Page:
Drone Laws in Portugal (2024 Updated)
Drones are becoming increasingly popular, not just for recreation but also for commercial use. As drones become more commonplace, the need for regulation of these devices grows.
Each country has its own laws governing drones, and it can be difficult to keep track of them all. In this blog post, we’ll examine drone laws in Portugal.
The Portuguese government has enacted drone laws that are overseen by the European Union Safety Agency (ENAC) and National Civil Aviation Authority (ANAC).
Here are Specific Portuguese drone regulations so you can stay compliant while flying your drone in Portugal. This blog post will clarify everything about drone laws in Portugal and explain what you need to know before taking your drone out for a spin in Portugal.
Table of Contents
- Are Drones Legal in Portugal?
- General Drone Rules in Portugal (2024)
- Operation Categories in European Union
- National Civil Aviation Authority (ANAC)
- European Union Aviation Safety Agency (EASA)
- Registering as a Drone Pilot in Portugal
- No Drone Zones in Portugal
- Rules For Foreign Operators in Portugal
Are Drones Legal in Portugal?
Yes, drones are legal in Portugal, and the National Civil Aviation Authority (ANAC) regulates their use. The EASA has three categories for drones: OPEN, SPECIFIC, and CERTIFIED. Each category has its own set of rules and regulations that must be followed when operating a drone in Portugal.
ANAC states that drones are allowed in Portugal as long as the operators follow ANAC and EASA regulations. Operators must register their drones and abide by the restrictions of both no-fly zones and flight altitude.
Additionally, operators should always be aware of their surroundings when flying a drone to ensure the safety of people, aircraft, animals, and property.
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General Drone Rules in Portugal (2024)
All drone operators in Portugal must register their drones and follow the below rules.
- Drones may fly no higher than 50 meters (170 feet) in the Open category and 120 meters (400 feet) in the Specific category. The ANAC may exempt specific category drone operators.
- The operator must have a clear line of sight to the drone at all times, and it should not fly farther than 500 meters away.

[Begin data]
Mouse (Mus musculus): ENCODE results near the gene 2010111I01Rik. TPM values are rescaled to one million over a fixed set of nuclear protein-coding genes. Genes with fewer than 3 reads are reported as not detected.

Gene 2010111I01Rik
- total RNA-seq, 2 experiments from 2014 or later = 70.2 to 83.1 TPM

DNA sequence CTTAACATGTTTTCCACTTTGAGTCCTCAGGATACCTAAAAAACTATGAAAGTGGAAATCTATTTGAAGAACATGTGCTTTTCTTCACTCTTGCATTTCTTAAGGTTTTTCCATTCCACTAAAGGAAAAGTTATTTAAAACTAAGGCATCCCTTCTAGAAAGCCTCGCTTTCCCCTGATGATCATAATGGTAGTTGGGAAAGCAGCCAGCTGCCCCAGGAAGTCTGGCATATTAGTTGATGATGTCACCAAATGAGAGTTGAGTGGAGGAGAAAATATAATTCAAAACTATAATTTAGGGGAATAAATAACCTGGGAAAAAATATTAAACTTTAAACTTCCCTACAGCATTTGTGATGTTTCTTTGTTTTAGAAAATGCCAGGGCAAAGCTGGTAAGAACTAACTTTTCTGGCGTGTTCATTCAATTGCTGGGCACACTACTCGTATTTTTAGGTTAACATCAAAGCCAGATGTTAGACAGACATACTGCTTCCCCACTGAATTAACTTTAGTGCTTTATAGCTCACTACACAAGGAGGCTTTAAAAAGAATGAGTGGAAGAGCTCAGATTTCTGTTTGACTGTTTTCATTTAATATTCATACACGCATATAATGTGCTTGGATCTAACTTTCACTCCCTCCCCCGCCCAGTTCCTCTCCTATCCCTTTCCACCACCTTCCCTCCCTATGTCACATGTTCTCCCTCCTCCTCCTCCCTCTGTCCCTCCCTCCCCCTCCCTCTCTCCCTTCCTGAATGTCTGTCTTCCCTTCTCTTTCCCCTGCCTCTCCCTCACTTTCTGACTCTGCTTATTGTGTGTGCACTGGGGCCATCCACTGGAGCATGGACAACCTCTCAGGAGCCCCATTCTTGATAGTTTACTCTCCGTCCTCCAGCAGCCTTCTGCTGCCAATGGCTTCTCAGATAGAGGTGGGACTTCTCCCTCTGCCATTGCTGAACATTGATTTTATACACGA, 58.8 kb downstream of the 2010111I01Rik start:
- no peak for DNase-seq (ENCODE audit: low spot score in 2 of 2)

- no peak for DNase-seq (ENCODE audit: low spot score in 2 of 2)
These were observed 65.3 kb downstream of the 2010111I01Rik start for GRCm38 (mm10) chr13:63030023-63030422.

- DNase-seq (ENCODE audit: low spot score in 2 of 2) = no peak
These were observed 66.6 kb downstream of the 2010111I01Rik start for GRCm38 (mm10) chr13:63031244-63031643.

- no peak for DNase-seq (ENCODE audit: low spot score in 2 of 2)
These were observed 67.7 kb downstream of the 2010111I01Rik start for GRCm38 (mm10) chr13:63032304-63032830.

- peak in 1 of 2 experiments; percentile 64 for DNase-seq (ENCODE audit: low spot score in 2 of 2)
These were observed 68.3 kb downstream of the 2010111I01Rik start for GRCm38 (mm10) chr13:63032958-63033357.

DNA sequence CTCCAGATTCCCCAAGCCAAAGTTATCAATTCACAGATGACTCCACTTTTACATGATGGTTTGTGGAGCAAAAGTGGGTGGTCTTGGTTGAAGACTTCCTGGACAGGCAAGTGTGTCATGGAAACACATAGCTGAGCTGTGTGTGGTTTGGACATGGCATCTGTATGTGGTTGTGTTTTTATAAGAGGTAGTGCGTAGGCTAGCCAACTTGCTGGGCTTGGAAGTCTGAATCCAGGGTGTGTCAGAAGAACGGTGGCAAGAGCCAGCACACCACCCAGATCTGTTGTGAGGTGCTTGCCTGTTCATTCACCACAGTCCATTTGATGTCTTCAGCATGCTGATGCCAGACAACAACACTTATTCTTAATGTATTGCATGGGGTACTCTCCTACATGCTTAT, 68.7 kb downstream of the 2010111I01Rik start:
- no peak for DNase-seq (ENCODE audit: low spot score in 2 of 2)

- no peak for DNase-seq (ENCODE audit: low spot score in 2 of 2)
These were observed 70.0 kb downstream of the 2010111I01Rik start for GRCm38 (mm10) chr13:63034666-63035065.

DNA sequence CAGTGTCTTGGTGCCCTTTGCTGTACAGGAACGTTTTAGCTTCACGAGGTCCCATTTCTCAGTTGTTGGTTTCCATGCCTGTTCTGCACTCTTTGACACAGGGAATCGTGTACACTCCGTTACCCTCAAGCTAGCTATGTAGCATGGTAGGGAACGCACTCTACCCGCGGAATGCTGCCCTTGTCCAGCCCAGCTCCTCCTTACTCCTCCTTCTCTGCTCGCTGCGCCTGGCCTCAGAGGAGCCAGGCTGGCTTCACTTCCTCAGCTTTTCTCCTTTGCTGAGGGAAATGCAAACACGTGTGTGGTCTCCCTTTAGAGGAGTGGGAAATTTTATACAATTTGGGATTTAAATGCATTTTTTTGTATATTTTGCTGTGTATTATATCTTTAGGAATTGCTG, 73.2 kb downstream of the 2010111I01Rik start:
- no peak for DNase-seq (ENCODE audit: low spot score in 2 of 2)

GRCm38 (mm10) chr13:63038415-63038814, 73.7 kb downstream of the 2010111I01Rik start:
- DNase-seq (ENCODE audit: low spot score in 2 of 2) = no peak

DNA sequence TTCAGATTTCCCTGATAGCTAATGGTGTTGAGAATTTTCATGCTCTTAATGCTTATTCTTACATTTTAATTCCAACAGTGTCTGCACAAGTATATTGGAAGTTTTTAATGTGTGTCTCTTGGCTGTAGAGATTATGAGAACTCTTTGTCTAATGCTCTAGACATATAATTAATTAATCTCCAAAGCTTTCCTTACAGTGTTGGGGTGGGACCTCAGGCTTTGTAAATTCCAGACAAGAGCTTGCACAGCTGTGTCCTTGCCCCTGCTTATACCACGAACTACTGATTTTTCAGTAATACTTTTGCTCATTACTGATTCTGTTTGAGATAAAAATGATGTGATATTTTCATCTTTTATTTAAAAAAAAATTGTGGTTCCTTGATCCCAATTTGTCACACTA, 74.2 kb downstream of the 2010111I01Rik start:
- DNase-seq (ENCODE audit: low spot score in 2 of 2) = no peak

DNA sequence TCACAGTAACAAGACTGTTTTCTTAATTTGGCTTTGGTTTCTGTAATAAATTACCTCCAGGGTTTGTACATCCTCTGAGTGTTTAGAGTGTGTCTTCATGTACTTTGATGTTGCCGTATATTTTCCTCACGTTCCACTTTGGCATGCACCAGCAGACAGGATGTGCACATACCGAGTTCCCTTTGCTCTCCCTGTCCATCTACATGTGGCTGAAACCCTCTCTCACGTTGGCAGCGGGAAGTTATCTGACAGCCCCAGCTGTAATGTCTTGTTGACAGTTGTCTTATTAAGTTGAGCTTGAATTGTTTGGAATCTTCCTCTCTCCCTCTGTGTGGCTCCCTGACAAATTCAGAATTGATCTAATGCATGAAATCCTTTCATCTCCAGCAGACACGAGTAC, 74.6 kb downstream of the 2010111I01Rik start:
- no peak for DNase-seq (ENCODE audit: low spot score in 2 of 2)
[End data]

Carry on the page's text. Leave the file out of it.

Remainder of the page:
- It’s best to avoid flying in airspace near residential or populated areas.
- Establish and maintain a one-kilometer safety buffer zone around all residential areas.
- A safety distance of 500 meters from isolated buildings, people, vehicles, animals, and structures is required unless the owner or person consents.
- Maintain a distance of at least eight kilometers from airports and three kilometers from heliports.
- Drones are not permitted to be flown at night.
- You are not allowed to fly over, within, or near military installations, public utility installations, archaeological sites, or public or private facilities.
Operation Categories in European Union
The European Union has classified drones into three distinct categories, each with its own specific set of rules and regulations that must be adhered to.
Neither authorization from a competent authority nor a declaration by the drone operator is required because the risk is low. The drone’s total takeoff mass must be less than 25kg, and it can only fly within 120m of altitude so that the operator has a visual line of sight.
In recent years, open-category drones have risen throughout the European Union as people have found many commercial and recreational uses for them. Their affordability, convenience, and versatility are some of the main reasons for this trend.
In addition, many find open-category drones to be simpler and more “user-friendly” than other unmanned aircraft systems. Although drone usage does come with several challenges in the EU, it is evident that these types of aircraft will have a big impact on aviation and transport moving forward.
The particular category is considered more limited than the open one, and it’s notable that not every commercial activity is allowed. For instance, without their clear agreement, you cannot use a specific-category drone to take pictures or film people.
There are also several other restrictions that apply to specific-category drones, so before attempting to operate one of these, check with the EASA for guidance.
A specific-category drone is a drone that requires special permission from the authorities to fly. These drones weigh between 25kg and 150kg and can be used for commercial purposes. In order to fly one of these drones, you first have to get a permit from the EASA.
Certified category drones are those that have been manufactured to meet the highest safety standards. The EASA oversees a number of certification programs for different types of drones, so anyone wanting to operate one should consult with the agency first.
Drones that have been certified-category are ones that follow the safety standards set by EASA. They usually weigh more than 150kg and can only be used for commercial use. If you want to fly one of these drones, getting a permit from EASA is necessary.
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National Civil Aviation Authority (ANAC)
The National Civil Aviation Authority (ANAC) is a Portuguese organization responsible for regulating and supervising air traffic in the country. It is also responsible for issuing licenses and certificates to pilots, aircraft, and airports.
In addition, the ANAC is responsible for investigating aviation accidents and incidents. The organization is headquartered in Buenos Aires, Argentina.
The ANAC is also responsible for regulating the use of drones in Portugal. Drones are unmanned aerial vehicles that are controlled remotely. They are increasingly being used for a variety of purposes, including photography, delivery, and surveillance.